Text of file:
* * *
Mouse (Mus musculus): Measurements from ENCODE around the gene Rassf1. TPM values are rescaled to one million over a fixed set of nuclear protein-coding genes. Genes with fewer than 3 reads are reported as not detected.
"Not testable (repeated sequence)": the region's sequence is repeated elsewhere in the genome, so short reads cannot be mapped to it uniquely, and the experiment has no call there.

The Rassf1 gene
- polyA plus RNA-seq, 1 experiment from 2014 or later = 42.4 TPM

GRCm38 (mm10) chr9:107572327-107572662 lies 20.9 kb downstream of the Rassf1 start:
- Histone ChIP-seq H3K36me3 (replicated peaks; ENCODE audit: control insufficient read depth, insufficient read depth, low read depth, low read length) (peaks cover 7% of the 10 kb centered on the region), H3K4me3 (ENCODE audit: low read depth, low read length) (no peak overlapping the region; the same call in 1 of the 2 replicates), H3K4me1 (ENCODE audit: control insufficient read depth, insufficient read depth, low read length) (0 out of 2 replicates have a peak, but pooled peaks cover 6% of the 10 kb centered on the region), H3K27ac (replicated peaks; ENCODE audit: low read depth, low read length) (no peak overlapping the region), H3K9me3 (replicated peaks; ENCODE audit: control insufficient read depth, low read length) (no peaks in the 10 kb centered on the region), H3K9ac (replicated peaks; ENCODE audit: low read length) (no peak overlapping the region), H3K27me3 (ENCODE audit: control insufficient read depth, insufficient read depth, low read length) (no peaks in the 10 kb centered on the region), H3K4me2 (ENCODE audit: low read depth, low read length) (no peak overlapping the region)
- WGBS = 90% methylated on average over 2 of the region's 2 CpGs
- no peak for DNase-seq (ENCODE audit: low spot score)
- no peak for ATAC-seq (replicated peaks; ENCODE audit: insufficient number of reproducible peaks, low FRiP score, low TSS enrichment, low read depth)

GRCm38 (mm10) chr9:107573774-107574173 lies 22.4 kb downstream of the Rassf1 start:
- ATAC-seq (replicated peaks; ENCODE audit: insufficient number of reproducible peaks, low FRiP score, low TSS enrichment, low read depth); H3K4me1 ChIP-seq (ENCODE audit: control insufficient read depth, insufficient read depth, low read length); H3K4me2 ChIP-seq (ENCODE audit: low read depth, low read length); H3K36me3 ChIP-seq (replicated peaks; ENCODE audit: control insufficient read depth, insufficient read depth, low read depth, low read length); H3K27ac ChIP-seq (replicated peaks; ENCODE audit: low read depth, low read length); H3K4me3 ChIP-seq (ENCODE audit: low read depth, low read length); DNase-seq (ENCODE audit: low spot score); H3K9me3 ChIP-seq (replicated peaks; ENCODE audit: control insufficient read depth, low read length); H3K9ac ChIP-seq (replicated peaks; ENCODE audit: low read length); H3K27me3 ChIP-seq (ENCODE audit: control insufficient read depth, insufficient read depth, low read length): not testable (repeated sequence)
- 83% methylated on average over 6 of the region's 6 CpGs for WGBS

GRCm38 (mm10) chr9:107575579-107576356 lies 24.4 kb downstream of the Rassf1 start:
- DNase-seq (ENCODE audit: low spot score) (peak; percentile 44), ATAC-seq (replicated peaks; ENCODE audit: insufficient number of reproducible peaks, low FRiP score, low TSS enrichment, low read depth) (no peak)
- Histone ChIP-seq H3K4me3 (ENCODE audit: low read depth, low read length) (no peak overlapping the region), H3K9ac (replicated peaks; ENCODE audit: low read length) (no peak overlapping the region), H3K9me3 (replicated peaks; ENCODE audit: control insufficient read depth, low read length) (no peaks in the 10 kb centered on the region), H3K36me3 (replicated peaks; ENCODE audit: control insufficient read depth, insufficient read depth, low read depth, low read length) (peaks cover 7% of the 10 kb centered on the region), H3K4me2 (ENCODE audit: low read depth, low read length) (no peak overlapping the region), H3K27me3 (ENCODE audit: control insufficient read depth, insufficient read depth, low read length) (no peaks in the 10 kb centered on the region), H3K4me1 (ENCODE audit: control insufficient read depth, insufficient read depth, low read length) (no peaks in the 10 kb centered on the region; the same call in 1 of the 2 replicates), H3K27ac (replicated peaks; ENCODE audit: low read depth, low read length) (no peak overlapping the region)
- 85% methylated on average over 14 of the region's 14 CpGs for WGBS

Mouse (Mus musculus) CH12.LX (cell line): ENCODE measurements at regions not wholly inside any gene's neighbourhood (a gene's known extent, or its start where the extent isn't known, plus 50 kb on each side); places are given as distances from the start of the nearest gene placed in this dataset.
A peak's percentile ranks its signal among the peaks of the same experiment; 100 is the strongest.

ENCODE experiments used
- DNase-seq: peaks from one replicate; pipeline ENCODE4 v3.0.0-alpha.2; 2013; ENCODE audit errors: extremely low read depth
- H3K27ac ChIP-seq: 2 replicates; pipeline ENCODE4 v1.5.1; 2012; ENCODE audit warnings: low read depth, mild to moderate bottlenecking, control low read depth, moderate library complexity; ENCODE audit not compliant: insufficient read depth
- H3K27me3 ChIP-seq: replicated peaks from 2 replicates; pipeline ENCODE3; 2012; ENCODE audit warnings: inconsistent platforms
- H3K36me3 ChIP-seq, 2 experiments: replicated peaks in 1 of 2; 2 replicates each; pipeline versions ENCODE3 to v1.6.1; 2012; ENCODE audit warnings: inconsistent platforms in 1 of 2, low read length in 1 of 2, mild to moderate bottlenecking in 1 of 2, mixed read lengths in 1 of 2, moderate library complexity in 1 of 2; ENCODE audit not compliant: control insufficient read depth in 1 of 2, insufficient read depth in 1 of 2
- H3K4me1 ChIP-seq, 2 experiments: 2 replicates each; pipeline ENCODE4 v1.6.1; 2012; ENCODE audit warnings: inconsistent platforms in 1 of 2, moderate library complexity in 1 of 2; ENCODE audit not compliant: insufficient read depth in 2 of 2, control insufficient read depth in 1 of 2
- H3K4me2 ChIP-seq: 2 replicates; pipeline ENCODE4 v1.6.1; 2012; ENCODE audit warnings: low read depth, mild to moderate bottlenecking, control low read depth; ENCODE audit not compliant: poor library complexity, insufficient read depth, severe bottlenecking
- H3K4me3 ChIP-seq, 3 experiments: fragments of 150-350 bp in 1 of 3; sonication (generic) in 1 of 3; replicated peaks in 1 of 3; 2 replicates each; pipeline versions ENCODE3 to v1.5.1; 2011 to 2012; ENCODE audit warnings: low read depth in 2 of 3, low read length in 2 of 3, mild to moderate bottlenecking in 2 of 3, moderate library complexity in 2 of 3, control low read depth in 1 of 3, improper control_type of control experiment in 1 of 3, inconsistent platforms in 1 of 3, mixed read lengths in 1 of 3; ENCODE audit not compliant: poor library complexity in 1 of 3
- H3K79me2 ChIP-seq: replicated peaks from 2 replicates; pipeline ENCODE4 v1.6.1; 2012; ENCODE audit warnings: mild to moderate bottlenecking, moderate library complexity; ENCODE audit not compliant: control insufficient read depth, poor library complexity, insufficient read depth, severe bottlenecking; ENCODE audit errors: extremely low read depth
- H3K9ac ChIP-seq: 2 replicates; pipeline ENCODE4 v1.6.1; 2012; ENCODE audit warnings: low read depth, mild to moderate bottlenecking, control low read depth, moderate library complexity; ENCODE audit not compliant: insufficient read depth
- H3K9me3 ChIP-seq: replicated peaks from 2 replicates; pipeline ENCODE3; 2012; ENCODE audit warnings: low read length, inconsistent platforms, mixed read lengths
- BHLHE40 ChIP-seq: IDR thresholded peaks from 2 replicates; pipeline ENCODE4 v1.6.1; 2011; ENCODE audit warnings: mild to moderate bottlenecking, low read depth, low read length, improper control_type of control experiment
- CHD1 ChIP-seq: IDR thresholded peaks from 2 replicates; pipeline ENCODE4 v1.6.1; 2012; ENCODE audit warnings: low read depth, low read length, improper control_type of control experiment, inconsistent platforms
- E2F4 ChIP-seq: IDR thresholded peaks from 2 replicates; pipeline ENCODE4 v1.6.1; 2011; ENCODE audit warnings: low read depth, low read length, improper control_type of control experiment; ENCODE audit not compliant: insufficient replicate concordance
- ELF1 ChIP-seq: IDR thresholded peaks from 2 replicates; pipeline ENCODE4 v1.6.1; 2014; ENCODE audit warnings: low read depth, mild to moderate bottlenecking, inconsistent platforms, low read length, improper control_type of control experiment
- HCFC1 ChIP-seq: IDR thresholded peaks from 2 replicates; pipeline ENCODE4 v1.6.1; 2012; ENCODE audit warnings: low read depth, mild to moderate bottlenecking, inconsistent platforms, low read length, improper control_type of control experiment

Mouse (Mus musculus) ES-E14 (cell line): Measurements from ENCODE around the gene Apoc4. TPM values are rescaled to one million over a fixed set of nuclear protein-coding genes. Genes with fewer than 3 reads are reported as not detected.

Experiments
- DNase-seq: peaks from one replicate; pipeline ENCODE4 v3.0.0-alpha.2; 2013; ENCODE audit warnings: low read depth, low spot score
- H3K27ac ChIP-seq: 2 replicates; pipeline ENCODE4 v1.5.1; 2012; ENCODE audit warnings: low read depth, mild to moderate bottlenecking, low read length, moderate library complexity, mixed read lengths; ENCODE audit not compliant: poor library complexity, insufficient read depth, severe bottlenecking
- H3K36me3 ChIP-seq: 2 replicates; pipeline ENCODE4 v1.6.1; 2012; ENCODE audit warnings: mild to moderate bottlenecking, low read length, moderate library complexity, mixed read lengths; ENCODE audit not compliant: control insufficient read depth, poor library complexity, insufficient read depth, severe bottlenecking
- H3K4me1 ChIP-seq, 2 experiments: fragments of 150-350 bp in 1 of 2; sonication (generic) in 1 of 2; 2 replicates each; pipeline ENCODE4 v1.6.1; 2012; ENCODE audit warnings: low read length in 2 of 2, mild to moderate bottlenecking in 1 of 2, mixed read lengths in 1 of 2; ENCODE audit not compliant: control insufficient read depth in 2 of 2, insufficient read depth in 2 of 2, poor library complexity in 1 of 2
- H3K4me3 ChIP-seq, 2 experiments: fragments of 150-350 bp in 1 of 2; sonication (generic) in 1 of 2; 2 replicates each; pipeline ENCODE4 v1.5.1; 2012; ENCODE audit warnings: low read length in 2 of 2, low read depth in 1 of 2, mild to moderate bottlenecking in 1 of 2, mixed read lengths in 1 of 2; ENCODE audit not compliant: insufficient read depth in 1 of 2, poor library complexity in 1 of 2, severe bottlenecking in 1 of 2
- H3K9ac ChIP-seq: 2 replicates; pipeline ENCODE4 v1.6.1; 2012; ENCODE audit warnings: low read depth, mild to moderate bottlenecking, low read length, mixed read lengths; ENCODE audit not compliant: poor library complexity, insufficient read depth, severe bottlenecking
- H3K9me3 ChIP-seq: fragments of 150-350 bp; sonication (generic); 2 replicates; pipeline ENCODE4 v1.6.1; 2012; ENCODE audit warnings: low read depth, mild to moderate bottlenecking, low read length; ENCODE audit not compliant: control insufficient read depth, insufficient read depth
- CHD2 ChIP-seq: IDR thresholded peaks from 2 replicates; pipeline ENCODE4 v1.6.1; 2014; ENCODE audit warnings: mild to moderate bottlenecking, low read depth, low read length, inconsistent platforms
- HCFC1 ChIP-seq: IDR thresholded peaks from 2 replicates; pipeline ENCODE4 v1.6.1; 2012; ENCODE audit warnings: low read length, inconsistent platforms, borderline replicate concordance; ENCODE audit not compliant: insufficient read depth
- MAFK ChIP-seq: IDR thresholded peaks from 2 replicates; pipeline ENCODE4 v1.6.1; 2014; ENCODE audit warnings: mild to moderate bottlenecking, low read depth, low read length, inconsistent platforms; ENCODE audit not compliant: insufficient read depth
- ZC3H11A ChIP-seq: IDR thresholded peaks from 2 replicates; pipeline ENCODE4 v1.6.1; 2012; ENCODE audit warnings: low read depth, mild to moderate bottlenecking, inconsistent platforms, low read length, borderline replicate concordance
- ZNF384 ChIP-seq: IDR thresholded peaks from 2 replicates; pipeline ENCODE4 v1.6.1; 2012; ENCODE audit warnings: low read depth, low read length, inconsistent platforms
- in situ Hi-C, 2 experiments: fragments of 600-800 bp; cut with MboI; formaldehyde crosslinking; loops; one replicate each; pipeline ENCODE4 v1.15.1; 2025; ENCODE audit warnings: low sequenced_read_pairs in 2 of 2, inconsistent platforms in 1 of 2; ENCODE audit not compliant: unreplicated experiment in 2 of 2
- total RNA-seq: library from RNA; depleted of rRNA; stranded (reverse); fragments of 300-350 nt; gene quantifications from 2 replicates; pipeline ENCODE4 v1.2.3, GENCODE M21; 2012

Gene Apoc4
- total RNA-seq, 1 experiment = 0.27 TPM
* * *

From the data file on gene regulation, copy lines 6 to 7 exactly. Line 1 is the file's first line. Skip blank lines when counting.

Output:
- Histone ChIP-seq H3K36me3 (replicated peaks; ENCODE audit: control insufficient read depth, insufficient read depth, low read depth, low read length) (peaks cover 7% of the 10 kb centered on the region), H3K4me3 (ENCODE audit: low read depth, low read length) (no peak overlapping the region; the same call in 1 of the 2 replicates), H3K4me1 (ENCODE audit: control insufficient read depth, insufficient read depth, low read length) (0 out of 2 replicates have a peak, but pooled peaks cover 6% of the 10 kb centered on the region), H3K27ac (replicated peaks; ENCODE audit: low read depth, low read length) (no peak overlapping the region), H3K9me3 (replicated peaks; ENCODE audit: control insufficient read depth, low read length) (no peaks in the 10 kb centered on the region), H3K9ac (replicated peaks; ENCODE audit: low read length) (no peak overlapping the region), H3K27me3 (ENCODE audit: control insufficient read depth, insufficient read depth, low read length) (no peaks in the 10 kb centered on the region), H3K4me2 (ENCODE audit: low read depth, low read length) (no peak overlapping the region)
- WGBS = 90% methylated on average over 2 of the region's 2 CpGs